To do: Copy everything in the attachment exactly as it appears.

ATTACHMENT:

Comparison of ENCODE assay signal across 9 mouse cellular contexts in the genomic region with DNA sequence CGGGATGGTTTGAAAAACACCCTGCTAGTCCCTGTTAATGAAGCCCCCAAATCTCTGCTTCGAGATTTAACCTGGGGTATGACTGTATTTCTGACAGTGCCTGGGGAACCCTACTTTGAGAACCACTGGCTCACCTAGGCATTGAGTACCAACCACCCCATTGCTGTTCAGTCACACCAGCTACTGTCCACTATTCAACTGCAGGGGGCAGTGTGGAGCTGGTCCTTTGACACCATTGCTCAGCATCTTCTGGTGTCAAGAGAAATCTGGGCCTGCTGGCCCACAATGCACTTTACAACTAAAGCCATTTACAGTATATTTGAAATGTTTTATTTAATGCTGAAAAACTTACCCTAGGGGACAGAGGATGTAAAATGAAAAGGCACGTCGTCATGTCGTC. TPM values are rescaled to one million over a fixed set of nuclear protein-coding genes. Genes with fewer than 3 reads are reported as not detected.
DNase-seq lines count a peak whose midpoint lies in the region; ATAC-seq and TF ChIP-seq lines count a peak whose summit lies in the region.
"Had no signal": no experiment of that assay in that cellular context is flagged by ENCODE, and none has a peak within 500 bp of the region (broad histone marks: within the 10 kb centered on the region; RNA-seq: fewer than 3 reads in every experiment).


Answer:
Comparison of ENCODE assay signal across 9 mouse cellular contexts in the genomic region with DNA sequence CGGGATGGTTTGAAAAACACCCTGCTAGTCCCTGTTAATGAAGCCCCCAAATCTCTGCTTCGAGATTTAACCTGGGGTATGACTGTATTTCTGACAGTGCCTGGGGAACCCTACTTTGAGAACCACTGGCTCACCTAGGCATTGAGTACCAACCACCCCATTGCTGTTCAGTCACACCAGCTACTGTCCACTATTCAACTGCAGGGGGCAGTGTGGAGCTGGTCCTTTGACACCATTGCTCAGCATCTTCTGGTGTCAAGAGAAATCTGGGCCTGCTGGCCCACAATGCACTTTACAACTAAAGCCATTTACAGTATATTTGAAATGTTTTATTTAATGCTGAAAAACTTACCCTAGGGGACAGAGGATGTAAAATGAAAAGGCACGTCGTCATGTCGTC. TPM values are rescaled to one million over a fixed set of nuclear protein-coding genes. Genes with fewer than 3 reads are reported as not detected.
DNase-seq lines count a peak whose midpoint lies in the region; ATAC-seq and TF ChIP-seq lines count a peak whose summit lies in the region.
"Had no signal": no experiment of that assay in that cellular context is flagged by ENCODE, and none has a peak within 500 bp of the region (broad histone marks: within the 10 kb centered on the region; RNA-seq: fewer than 3 reads in every experiment).